Nevertheless, he did write a sustained piece on one painter, Ross Bleckner in 1982, crediting Bleckner with a great deal of ideology in his paintings while locating him in a temporal/ideological historical framework that speaks for Halley himself. Using ‘60s Op Art which tied Bauhaus formalism to the modernity of the American corporation as a symbol of the failure of positivism, Halley established Op as the sociology of the mid-sixties that ‘80s artists like Bleckner as well as musical groups relived. He discussed Bleckner’s ironic stance, lauding the artist’s ability to make art in which the inconsequential and the transcendent coexist.
In “Nature and Culture” (Arts Magazine, September 1983), Halley explored the underlying changes in culture as they are reflected in the art world from World War II to the present, explaining it in socio-political terms. This is his first attempt at sorting out the distinguishing characteristics of structuralist and post-structuralist thought, its
“The Crisis in Geometry,” (Arts Magazine, Summer 1984) comes closest to articulating Halley’s views in ways discernible in his paintings. Here he questions to what purpose geometric form is put in our culture. He examines geometry in relation to its changing role in cultural history rather than as an a priori ideal of the mental process.
He separates today’s use of geometry from both the formalists’ (Constructivism and Neoplasticist) doctrine of form as form and from Minimalism’s geometric form emptied of its signifying function. Halley says that we are launched into a structuralist search for the veiled signifieds that the geometric sign may yield. “Why,” he asks, “is modern society so obsessed with geometric form that for at least the last two centuries, we have striven to build and live in geometric environments of increasing complexity and exclusivity?”
He finds the answer to this question in Foucault’s Discipline and Punishment and Baudrillard’s Simulations, texts which he believes have influenced the production of geometric art and may aid in decoding the geometric work produced during these years of crisis. He presents Foucault’s argument that space in the industrial society became symmetrically differentiated and partitioned to establish orderly movement.
These geometric patterns are ones of confinement and surveillance present in industrial society. In relating this to the art of the ‘70s, Halley sees it in opposition to the geometric mysticism of Mondrian, Malevich, Rothko and Newman. It is relevant to the geometric art of the ‘70s because it reinterprets Minimalism’s claim that it had achieved intellectual neutrality. Halley supports Post-Minimalism’s confrontation between idealist geometry and the actual geometries of the industrial landscape, its proximity to Foucaultian critique in the introduction into sculpture of monuments as instruments of sado-masochistic confinement, threat separation from reason, fictive ideological programs, awareness of power and violence.
He offers Baudrillard’s text as relevant for the geometric work of the1980s. These ‘80s artists exemplified by Halley, are products of a postindustrial environment where the experience is not of factories but of subdivisions, not of production but of consumption. Foucaultian confinement has been transformed into Baudrillardian deterrence; the hard geometries of institutions have given way to the soft geometries of interstate highways, computers, and electronic entertainment.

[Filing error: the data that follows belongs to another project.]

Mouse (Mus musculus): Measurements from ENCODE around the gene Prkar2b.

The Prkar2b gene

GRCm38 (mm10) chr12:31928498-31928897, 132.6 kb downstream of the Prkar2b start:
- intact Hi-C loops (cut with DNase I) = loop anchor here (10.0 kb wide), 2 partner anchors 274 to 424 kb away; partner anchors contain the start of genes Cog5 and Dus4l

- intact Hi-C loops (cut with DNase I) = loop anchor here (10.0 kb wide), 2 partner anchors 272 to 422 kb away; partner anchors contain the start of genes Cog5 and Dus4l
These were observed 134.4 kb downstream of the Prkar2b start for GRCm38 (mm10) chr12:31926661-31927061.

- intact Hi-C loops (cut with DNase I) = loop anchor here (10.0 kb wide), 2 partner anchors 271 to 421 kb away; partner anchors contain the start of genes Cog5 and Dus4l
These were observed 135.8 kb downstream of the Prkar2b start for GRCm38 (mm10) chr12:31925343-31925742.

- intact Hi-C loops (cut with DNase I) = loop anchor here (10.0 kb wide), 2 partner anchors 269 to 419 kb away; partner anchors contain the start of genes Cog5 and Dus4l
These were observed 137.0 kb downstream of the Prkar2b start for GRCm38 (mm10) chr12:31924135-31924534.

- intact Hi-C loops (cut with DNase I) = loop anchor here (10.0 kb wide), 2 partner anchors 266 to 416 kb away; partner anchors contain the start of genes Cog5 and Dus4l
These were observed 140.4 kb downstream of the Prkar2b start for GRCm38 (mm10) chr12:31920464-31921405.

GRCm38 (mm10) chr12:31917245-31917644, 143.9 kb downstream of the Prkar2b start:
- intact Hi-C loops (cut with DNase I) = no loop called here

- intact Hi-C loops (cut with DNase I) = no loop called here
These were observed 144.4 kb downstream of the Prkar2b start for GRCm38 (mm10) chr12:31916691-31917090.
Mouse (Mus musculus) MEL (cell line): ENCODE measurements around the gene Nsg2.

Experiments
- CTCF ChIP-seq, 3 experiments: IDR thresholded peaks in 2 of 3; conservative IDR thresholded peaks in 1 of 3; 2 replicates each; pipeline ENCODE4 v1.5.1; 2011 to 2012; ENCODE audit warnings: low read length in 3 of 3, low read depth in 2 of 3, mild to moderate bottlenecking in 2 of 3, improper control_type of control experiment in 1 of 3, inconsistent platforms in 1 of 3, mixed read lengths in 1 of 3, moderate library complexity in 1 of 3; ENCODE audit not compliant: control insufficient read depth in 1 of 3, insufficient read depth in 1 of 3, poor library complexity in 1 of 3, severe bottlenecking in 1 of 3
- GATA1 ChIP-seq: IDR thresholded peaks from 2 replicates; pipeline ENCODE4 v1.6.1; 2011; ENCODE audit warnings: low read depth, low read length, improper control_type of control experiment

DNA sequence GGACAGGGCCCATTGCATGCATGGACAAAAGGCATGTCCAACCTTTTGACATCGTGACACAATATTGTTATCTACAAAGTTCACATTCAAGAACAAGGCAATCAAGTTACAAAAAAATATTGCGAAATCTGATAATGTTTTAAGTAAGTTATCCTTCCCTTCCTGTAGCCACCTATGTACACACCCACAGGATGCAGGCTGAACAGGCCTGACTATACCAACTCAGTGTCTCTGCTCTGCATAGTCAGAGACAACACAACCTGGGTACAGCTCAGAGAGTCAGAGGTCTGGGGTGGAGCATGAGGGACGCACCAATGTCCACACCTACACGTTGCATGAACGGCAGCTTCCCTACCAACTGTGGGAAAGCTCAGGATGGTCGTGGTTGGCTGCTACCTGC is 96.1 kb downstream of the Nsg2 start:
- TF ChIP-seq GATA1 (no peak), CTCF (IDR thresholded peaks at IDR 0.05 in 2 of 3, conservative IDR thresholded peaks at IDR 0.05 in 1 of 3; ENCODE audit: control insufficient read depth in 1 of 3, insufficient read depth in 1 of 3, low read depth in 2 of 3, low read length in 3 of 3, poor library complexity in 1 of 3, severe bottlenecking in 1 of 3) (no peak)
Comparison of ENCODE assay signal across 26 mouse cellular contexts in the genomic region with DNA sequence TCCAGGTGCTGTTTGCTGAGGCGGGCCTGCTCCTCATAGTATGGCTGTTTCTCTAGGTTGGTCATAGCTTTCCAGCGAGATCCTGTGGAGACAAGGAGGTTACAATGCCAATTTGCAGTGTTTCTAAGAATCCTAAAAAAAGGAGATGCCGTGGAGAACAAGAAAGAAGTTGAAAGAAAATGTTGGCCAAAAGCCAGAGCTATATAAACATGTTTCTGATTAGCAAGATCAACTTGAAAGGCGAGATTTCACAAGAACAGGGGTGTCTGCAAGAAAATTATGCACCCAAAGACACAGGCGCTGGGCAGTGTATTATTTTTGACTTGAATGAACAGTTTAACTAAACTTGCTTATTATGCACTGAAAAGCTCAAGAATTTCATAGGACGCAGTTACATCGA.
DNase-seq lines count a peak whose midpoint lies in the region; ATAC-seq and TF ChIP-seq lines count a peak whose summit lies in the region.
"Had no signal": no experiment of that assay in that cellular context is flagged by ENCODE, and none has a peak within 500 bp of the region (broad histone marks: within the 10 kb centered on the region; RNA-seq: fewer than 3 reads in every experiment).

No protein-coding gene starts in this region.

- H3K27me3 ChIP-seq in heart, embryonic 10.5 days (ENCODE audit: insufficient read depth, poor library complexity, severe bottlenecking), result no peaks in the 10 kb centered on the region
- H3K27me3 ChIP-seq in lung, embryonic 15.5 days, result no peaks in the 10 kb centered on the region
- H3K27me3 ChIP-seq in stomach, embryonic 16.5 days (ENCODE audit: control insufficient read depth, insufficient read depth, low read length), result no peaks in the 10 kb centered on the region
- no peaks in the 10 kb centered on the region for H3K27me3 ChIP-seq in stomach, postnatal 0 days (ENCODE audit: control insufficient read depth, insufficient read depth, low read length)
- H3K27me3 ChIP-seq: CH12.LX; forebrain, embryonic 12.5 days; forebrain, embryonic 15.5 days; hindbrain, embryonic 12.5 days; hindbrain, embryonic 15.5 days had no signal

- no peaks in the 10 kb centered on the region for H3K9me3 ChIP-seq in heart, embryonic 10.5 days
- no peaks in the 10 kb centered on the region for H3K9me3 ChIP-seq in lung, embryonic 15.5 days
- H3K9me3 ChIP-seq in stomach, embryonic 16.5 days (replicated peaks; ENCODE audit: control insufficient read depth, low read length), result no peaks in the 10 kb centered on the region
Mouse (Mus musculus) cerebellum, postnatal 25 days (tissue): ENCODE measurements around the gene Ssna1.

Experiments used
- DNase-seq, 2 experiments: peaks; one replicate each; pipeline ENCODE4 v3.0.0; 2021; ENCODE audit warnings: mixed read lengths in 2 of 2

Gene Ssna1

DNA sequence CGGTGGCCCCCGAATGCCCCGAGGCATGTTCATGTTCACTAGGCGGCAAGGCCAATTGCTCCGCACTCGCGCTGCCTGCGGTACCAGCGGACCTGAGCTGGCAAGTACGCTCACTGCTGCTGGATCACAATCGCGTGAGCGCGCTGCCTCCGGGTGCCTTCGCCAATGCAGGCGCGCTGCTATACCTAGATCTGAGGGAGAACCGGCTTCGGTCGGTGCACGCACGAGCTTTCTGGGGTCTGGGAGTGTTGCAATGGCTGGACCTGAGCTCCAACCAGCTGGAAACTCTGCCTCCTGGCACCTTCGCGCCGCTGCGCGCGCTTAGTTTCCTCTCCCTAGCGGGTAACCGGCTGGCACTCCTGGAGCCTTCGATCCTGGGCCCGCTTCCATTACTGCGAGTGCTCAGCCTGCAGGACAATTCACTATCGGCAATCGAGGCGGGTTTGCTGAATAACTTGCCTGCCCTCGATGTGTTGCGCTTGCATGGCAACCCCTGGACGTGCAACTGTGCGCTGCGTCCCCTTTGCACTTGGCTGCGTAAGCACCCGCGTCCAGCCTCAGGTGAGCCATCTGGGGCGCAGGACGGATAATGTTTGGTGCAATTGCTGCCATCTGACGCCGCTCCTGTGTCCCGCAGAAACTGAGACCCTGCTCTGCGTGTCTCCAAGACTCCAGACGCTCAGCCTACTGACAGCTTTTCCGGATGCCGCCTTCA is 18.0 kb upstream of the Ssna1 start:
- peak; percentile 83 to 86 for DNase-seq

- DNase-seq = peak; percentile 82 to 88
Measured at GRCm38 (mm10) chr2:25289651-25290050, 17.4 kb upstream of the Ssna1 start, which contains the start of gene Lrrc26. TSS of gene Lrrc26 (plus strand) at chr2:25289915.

Halley discusses the relevance of Baudrillard’s theory of the simulacrum which in the geometric art of the ‘80s has manifested itself in mocking the mechanisms of response that earlier art thought it had, namely, a transformative effect on society. He elaborates, discussing his own art in this context and separating it from other current media-oriented art.
Jeanne Siegel: Can you discuss how these ideas relate to your own evolution?
JS: Do you see the works becoming more complex?
JS: Another compositional feature which appears often is the division of the canvas into two component parts. Usually the gridlike structure appears in the bottom. This is eccentric in terms of our usual association with grids as an all-over pattern. What does it mean?
JS: What do you see as the relationship between theory and art that is obviously important to you and your work? Do you use Foucault or Baudrillard as theoretical guidelines?
JS: The relation between your theory, paintings, and writings seems close.
JP: This sounds like the theory came first.
While recognizing that Halley links his use of color to Baudrillard, it is important to point out that he has other authority figures in the form of modernist painters who have been a strong influence. As a Yale undergraduate, he owned a copy of The Interaction of Color and remains interested in color from a Bauhaus point of view, although he thinks his paintings satirize some of those issues rather than taking them seriously: “One of the things I got from Albers, which I don’t think you’re supposed to get, was the sense of detachment about how color could be used. Because oftentimes I make hypothetical propositions to myself such as: if this painting were blue instead of red, what would be the difference in its effect on the viewer? I feel that I got out of that kind of treatment of color a linguistic or semiotic idea about how to use color.”